By Jeremy Victor on August 29th, 2012 | 29485Comment on this postAre+you+putting+your+brand+at+risk+by+ignoring+social+media+data%3F2012-08-29+10%3A07%3A07Jeremy+Victorhttp%3A%2F%2Fsmartblogs.com%2F%3Fp%3D29485
SmartPulse — our weekly nonscientific reader poll in SmartBrief on Social Media — tracks feedback from leading marketers about social media practices and issues.
This week we asked, Do you expect that data derived from social networks will influence your business decisions in the next year?The results:
- Yes: 61.03%
- No: 38.97%
Maybe it’s the interpretation of “data” that created such a high percentage of “No”? Or possibly the word “derived” caused it? Otherwise, these poll results might be the most surprising I’ve have seen to date as the poll analyst for SmartBrief on Social Media.
Let me offer a simple scenario that should convince naysayers that they are missing out on the most important use of social media: interpretation of data and results into actionable change for a business.
Assume you are a San Francisco casual-wear chain with a long history and strong brand loyalty. You decide to change your logo from a “classic, American design to modern, sexy, cool.” Internally, you agree on the logo and unveil it on your website. Before you know it, in a matter of hours, an outpouring of disgust starts to show up on the social Web. A fake logo generator is created to let anyone and everyone mock your design. Even worse, a fake Twitter account emerges and starts speaking on behalf of your brand. The media are hounding you for comment. You decide the president of the company should write an article in The Huffington Post to explain the “thinking behind this decision.” It has no effect. The mockery of your brand just does not end.
Applying this scenario to our poll results, 40% of you would still have the new logo. You would have ignored all of the “data” coming in from social networks, gone about your business and suffered the negative impact on sales for quarters to come. Now, the majority would have listened to consumers and acted as Gap did, reverting back to your old logo in a week’s time.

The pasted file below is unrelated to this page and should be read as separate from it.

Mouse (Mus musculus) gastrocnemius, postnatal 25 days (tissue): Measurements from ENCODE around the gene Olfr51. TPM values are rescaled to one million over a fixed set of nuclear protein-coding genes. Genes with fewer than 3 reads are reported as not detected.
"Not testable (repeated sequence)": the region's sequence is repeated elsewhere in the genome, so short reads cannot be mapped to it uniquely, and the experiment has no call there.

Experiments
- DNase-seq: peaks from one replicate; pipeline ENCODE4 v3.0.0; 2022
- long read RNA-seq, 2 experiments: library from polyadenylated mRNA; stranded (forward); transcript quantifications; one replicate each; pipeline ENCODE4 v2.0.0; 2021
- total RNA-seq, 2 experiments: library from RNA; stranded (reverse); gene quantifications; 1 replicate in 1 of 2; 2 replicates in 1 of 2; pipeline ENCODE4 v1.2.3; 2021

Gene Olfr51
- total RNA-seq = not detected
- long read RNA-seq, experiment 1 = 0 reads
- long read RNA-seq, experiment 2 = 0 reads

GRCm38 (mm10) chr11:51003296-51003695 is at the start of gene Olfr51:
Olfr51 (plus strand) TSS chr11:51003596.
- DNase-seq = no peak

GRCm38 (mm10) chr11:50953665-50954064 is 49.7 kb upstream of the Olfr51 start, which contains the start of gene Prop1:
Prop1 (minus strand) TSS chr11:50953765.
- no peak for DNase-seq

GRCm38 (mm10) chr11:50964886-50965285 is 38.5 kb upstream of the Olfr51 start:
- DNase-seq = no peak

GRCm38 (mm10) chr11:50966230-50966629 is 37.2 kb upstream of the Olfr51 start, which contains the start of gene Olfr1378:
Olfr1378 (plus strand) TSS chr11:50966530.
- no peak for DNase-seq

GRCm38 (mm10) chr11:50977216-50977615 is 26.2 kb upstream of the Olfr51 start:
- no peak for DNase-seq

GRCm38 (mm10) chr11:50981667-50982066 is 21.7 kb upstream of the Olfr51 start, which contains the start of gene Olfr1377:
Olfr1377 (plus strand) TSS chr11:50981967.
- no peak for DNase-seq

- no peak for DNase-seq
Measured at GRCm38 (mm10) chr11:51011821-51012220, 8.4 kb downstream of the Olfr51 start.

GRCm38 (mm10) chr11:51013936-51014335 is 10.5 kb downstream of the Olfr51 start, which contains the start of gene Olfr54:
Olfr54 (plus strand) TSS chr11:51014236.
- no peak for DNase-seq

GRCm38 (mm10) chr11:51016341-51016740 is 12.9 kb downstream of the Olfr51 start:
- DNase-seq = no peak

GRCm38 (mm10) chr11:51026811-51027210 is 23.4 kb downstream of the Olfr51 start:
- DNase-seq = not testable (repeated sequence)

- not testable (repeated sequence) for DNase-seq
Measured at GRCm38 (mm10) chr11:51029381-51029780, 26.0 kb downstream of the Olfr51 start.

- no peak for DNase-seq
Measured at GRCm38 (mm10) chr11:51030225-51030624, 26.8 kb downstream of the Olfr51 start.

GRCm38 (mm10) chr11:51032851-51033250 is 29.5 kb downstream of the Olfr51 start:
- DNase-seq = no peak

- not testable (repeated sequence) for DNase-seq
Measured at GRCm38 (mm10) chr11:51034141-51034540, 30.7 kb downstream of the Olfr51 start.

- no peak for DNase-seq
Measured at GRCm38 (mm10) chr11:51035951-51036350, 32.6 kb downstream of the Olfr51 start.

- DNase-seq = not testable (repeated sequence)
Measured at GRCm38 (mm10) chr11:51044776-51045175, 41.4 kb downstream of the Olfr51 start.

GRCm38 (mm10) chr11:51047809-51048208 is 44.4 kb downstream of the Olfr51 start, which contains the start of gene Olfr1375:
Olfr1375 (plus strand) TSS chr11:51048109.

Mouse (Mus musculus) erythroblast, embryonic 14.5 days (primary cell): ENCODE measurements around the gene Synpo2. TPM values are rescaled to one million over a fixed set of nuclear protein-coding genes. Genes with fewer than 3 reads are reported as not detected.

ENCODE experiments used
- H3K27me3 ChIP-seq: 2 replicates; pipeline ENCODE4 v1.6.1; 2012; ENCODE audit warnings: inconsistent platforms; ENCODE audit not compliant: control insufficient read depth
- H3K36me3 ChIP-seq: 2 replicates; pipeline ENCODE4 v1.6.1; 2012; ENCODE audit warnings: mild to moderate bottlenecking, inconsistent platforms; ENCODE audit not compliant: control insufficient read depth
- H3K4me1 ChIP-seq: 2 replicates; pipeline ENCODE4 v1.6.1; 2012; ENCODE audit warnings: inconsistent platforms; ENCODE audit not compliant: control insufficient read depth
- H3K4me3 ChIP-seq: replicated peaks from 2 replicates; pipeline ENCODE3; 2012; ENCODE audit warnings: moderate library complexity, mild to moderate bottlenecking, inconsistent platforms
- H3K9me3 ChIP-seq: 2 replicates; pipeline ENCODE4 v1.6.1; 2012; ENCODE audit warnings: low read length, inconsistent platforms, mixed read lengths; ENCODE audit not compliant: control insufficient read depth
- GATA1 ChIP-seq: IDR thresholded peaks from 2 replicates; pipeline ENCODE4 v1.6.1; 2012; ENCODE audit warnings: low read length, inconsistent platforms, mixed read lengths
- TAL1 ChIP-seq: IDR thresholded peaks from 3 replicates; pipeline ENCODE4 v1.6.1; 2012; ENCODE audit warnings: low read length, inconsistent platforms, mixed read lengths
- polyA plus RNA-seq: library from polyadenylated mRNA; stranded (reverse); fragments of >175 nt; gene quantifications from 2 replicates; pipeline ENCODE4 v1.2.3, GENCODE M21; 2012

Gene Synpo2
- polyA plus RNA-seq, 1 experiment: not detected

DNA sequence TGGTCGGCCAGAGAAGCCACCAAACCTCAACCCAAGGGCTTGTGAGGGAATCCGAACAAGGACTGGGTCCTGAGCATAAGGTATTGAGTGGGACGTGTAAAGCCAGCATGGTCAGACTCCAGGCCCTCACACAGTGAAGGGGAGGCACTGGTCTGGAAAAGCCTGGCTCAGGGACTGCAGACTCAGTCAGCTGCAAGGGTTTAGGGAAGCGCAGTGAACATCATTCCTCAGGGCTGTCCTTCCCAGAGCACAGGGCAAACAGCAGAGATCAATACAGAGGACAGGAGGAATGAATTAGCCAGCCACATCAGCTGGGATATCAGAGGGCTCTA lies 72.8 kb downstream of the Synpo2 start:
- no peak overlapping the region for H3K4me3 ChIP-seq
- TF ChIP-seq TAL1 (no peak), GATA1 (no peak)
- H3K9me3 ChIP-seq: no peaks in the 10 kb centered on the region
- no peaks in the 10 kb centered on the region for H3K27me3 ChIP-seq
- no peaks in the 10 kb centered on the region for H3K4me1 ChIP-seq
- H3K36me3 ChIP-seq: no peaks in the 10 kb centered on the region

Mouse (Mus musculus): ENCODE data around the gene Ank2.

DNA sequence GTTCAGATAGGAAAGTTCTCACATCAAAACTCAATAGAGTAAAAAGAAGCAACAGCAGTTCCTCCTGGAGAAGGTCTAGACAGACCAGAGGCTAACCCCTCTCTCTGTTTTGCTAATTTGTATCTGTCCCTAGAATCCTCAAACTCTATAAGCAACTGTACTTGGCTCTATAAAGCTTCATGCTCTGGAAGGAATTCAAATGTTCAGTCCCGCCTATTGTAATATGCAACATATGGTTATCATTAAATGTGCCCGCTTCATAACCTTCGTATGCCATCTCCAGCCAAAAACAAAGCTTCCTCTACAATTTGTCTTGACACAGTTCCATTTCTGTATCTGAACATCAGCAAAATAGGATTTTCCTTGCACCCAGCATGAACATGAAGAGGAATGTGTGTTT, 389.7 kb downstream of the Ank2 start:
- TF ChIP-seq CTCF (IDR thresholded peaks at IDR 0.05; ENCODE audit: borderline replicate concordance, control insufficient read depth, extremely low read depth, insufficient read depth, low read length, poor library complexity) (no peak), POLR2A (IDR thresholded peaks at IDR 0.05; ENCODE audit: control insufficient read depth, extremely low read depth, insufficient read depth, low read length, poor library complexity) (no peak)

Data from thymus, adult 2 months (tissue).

In this example, the way social media data influenced the decision is rather overt. The data were public, frequent and widespread. But that’s not always the case; however, that doesn’t mean the data should be ignored. There is a treasure trove of data about your customers lurking below the surface of social media. It’s imperative that marketers are capable of translating that data into actionable change. Whether it be for learning when is the best time to tweet for your audience or keywords that bring traffic to your website, data can be used in some form or another to influence communication strategy (including future social efforts), improve customer service (including resolving complaints), inform product development and understand consumer interests, habits and behavior.
Don’t ignore the data. They’re the only way to keep up with the pace at which your customers are moving.
This poll analysis was written by SmartBlogs contributor Jeremy Victor. He is the president of business-to-business content-marketing agency Make Good Media and editor-in-chief of B2Bbloggers.com. Connect with him on Twitter, LinkedIn or Google+.
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